Its sun-drenched land and its valleys carpeted with orchards, lavender fields and olive trees make Provence an unmissable culinary destination.
In addition to tapenade, aioli, ratatouille and bouillabaisse, Provençal cuisine has lesser-known wonders, to be discovered urgently during your stay in the region. From Nice to Avignon, via the Alpilles and the Luberon, here are five local specialties that will amaze your taste buds.
La socca in Nice
A tourist emblem of Nice, this famous pancake made from chickpea flour, olive oil and salt is eaten hot, straight out of the oven, in many restaurants in the city. Thin and crunchy, the socca is cooked on large tinned copper plates before being cut into six to eight pieces. Both crunchy and soft, it is particularly appreciated as an aperitif or for a snack during a stroll in town. Among the most popular addresses in Nice are At Pipo (13 rue Bavastro), La Socca d’Or (45 rue Bonaparte), Chez Theresa (Cours Saleya stand) and La Socca (215 avenue de la Californie).
Aubergine papeton in Avignon
Made from eggplant caviar and beaten eggs and served with a fresh tomato coulis, aubergine papeton is an Avignon specialty. Also called “aubergine des Papes”, it takes its name from the papal tiara-shaped mold in which it is cooked. This summer recipe dates back to the 14th century when the cook of Pope John XXII, whose palace was then in Avignon, imagined this flan inspired by Italian cuisine. Also to be tasted in the region: crespeou, a cake of omelets, herbs and vegetables that can be eaten cold, as an aperitif or as a starter, with a tomato coulis or a basil sauce.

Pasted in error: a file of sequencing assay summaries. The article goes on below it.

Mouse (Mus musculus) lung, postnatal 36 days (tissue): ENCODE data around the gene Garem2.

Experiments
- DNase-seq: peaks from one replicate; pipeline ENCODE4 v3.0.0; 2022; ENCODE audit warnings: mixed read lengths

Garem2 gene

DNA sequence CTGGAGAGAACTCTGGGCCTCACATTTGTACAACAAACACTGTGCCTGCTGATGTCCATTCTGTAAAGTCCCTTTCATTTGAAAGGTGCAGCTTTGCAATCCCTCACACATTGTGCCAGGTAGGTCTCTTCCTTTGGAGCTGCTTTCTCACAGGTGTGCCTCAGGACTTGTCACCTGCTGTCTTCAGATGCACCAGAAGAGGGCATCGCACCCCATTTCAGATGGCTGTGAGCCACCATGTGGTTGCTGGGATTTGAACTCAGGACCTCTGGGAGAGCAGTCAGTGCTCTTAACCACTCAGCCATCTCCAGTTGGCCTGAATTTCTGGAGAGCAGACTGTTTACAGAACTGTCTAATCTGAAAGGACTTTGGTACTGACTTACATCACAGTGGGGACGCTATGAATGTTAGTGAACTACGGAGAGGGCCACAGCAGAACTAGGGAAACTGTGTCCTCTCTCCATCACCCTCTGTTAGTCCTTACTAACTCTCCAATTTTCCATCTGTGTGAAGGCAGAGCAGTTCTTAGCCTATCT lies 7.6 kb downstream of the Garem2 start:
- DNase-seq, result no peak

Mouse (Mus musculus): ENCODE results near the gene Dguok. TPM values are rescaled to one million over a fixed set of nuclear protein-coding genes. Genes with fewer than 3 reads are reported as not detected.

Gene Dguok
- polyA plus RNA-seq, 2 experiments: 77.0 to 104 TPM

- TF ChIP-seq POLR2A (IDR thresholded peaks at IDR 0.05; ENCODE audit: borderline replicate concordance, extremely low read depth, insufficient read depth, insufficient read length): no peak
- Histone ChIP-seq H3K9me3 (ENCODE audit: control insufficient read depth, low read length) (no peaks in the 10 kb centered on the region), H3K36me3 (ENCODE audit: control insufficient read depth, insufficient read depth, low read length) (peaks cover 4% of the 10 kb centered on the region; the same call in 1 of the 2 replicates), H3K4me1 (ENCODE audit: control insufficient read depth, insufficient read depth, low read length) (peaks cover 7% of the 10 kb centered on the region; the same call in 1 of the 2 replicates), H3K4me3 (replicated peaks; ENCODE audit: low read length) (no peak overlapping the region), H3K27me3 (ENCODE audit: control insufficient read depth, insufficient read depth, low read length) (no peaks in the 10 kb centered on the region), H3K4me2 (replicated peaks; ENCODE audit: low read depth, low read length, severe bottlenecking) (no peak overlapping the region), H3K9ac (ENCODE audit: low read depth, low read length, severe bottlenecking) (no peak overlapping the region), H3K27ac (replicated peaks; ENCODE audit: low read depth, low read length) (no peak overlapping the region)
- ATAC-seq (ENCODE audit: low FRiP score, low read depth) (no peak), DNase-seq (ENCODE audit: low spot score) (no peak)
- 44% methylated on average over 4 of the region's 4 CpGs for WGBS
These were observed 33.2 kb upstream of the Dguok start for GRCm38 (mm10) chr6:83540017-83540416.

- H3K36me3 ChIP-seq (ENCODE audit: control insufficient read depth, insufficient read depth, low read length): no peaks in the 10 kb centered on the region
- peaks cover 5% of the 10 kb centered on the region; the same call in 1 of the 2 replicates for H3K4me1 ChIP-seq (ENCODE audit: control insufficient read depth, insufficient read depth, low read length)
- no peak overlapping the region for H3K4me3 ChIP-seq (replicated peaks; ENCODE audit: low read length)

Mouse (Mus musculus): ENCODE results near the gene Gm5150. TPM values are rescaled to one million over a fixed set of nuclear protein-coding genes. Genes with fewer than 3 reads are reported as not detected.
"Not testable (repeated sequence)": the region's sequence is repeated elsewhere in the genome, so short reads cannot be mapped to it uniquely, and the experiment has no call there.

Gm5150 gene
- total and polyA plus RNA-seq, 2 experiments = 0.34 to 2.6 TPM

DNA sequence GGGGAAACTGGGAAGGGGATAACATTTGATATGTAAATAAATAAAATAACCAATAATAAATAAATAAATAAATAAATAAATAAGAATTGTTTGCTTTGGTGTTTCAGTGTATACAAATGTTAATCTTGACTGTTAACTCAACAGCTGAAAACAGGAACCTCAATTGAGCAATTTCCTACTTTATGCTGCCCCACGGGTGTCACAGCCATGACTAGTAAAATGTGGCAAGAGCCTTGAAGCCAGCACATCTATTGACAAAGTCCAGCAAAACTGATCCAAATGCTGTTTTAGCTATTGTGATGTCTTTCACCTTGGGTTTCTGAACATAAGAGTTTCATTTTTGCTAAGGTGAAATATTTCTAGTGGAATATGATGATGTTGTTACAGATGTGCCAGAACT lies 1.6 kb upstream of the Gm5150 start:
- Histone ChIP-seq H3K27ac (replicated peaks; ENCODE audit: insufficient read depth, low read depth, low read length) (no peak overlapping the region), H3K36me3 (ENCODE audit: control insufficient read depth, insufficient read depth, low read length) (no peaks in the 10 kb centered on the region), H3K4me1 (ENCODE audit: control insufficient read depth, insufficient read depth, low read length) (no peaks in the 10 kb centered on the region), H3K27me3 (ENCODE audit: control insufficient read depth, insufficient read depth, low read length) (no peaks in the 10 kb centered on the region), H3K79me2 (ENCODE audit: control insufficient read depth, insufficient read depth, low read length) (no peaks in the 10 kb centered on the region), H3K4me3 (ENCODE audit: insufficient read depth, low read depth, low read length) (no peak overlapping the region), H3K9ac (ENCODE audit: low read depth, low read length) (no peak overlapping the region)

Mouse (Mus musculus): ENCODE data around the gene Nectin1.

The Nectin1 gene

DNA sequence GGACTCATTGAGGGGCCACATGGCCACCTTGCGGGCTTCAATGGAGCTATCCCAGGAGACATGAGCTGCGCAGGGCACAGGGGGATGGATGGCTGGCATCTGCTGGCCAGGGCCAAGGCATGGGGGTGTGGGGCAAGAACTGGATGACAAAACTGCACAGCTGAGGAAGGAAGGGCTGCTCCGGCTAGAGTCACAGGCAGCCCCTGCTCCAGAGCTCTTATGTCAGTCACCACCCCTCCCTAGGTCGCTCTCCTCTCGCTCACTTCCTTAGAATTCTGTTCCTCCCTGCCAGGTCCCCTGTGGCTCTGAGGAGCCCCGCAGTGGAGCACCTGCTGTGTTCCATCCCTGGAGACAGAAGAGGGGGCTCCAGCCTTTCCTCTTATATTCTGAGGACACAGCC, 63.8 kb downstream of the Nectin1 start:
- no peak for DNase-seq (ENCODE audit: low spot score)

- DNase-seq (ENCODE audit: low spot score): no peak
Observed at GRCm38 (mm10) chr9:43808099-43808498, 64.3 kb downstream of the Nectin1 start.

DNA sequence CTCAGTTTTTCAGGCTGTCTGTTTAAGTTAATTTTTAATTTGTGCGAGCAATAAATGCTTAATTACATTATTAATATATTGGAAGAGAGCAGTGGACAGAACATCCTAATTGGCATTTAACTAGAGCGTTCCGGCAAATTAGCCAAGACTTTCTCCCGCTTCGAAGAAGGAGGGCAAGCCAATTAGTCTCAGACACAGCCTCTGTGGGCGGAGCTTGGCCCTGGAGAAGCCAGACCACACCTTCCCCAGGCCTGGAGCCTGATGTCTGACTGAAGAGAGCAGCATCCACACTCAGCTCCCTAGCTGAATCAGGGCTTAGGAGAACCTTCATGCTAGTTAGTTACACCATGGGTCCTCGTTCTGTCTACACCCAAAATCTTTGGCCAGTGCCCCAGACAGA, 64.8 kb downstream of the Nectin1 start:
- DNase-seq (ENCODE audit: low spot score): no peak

The Arles sausage is a charcuterie from Bologna which was imported to Arles in 1655 by the Arlesian charcutier Godart. At the time called sosisol, the original recipe was a mixture of lean donkey meat, pork and beef, pork fat, salt and spices, but donkey meat was gradually abandoned. 15 to 20 cm long and weighing around 300 grams, Arles sausage is still found today at la Farandole, run by the Genin family (11 rue des Porcelets).
The pignolat of Nostradamus, in Saint-Rémy-de-Provence
Nostradamus pignolat is a pastry specialty from Saint-Rémy-de-Provence, in the Bouches-du-Rhône, made from pine nuts, sugar, rose water and fennel. Inspired by the recipe mentioned in the Treaty of jams and fardements, written by Nostradamus in 1552, this cake was brought up to date by Anne and Hermann Daguin, owners of the pastry shop. The Little Duke (7 boulevard Victor-Hugo), who are committed to reworking ancestral sweet recipes that have fallen into oblivion.
The galapian d’Apt
It was in 1994 that this cake made with mill flour from the country of Apt, ground almonds, eggs, sugar, lavender honey and candied fruits was born, as part of ‘a competition organized by the Confrérie du fruit confit d’Apt. Created by master pastry chef Alain Bouchard (34 rue des Marchands), galapian perpetuates the tradition and art of confectionery (a technique of preserving fruit by sugar, attested from Antiquity) which has earned the city of Apt the title of world capital of candied fruit. Today, this cake is sold in most pastry shops in the city and is eaten mainly at tea time or for afternoon tea.